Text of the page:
The prevailing view in the financial market now is that in response to the substantial wage growth rate coming from next spring’s labor-management wage negotiations, the Bank of Japan will judge its 2% price stability target to have been achieved, and then embark on a full-scale revision of its monetary policy. In concrete terms, many expect that at the Monetary Policy Meeting to be held next April, the Bank will decide to do away with negative interest rates.
Yet it’s not clear how high the wage growth rate specifically needs to be for the Bank of Japan to judge that its price stability target has been achieved. Incidentally, former BOJ Governor Kuroda previously remarked that a base pay increase of around +3% would be consistent with the achievement of the 2% price stability target.
However, with the inflation rate falling, there would seem to be little chance that the base pay increase to come out of next spring’s negotiations will surpass this year’s rise of slightly over 2% to reach roughly +3% (Chart 2).
In actuality, the hurdle for raising base pay to achieve the 2% price stability target might be higher than that.
The CPI inflation rate trend was previously at around +2% at the beginning of the 1990s, but at that time the growth rate in scheduled wages corresponding to base salaries was +4.4% in 1991. In addition, if calculated based on the labor productivity growth rate and the corresponding real wage growth rate, then a base pay increase commensurate with a roughly +2% CPI inflation rate trend would work out to +5.5%.
Only once the trend in base pay increases reaches this high level would the inflation rate also stably and sustainably hit about +2%, which would seem to come close to achieving the price stability target being touted by the Bank of Japan.
However, there’s a major difference between then and now in terms of economic potential, namely when it comes to the labor productivity growth rate which determines trends in the wage growth rate and the inflation rate. At that time the potential growth rate was in the +4% range, while the labor productivity growth rate—which determines the real wage growth rate—was at about +3.5%. Yet currently, each of those figures is at most in the +0.5% range (Chart 3). With economic potential being what it is, it would appear rather difficult for the inflation rate to trend stably and sustainably at around +2%.
Bank of Japan won’t decide on a major policy shift based solely on the outcome of the spring labor-management wage negotiations
If we consider the adverse factors at play such as the drop in the inflation rate, it’s essentially unthinkable that the base pay increase coming out of next spring’s labor-management wage negotiations will suddenly jump from the slightly over +2% rate seen this year to the range of +4% to +5%. Given this, it seems unreasonable to suppose that following the results of the wage hikes from next year’s negotiations, the Bank of Japan will immediately declare its 2% price stability target achieved and go through with a full-scale policy revision.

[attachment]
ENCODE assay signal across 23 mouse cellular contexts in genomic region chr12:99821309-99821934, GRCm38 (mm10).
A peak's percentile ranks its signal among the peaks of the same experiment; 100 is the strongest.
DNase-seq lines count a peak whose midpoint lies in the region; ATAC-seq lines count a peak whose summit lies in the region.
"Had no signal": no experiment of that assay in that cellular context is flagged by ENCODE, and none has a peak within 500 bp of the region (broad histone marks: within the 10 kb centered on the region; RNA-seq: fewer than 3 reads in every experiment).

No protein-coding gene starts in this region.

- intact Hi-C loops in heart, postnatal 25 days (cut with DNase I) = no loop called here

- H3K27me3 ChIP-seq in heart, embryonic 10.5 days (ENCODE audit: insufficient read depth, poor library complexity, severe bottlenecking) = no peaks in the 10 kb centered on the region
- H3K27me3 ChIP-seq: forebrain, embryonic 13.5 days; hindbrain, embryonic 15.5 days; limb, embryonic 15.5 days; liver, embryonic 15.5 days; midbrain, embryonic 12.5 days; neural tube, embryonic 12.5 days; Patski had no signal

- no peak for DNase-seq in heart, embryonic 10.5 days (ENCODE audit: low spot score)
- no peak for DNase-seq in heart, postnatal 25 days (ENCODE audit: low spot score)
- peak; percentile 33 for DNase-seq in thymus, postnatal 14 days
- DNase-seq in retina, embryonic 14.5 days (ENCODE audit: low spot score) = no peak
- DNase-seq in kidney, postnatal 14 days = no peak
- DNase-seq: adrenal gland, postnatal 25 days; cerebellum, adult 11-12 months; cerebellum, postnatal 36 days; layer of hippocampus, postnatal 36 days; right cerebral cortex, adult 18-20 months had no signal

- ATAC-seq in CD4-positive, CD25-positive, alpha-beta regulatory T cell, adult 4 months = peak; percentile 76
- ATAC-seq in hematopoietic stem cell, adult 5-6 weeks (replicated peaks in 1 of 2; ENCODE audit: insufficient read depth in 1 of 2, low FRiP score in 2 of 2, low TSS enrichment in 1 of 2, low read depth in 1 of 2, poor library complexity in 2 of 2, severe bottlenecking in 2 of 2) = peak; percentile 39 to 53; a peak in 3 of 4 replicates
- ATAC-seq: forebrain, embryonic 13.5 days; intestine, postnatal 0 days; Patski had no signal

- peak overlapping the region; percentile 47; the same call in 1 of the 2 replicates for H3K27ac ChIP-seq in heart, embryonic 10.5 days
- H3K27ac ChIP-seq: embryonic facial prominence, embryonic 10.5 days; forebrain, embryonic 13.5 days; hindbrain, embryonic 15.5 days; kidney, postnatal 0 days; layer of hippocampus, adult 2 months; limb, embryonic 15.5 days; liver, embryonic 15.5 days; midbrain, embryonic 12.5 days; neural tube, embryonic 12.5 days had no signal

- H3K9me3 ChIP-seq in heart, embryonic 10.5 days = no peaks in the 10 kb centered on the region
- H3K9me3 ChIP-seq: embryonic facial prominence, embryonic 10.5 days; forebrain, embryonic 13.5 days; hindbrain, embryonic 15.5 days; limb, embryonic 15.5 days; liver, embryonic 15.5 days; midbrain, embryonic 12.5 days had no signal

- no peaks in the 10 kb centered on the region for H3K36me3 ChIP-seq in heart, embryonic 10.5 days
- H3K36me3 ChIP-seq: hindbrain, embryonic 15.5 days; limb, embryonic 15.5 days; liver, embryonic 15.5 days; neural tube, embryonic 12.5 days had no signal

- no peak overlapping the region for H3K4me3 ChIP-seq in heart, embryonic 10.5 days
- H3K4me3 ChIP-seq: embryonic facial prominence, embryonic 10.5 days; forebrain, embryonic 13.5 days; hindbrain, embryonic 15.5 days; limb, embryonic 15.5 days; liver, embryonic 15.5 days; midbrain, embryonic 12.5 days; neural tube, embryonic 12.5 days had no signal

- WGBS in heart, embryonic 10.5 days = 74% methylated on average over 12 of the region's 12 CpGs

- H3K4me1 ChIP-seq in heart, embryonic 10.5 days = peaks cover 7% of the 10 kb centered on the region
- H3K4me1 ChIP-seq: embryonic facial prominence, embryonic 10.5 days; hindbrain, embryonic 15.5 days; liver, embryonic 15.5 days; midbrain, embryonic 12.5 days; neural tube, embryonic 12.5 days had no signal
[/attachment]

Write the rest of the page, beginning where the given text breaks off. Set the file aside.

While the Bank of Japan is no doubt deeply focused on next spring’s negotiations, it’s worth pointing out that the wage growth rate is but one indicator the Bank will be using to determine whether the 2% price stability target has been achieved, and furthermore, it’s not typical for the Bank to decide on any major shifts in policy based on just one indicator.
On the other hand, given how significant the side effects of its current extraordinary monetary easing policy are, the Bank of Japan presumably is highly inclined to revise that policy regardless of how close it is to achieving its 2% price stability target.
I would venture that the wage hike to come during next spring’s negotiations won’t quite reach the level expected. The Bank of Japan might even decide considering the outcome of those negotiations that the achievement of its 2% price stability target is not yet in sight. Moreover, the Bank could be expected to announce that it will persist with its monetary easing policy.
Yet prolonging monetary easing would bring greater risks of various side effects, and if those risks were to materialize, they would likely impede the continuation of the monetary easing policy. Under the nominal aim of eliminating those side effects, the Bank of Japan in fact might gently pursue measures to mitigate side effects by making a de-facto policy revision while avoiding any disruptions to the financial market.
In actuality, I would wager that the Bank of Japan will wait until the latter half of 2024 or later to undertake a full-scale policy revision, starting with the elimination of its negative interest rate policy.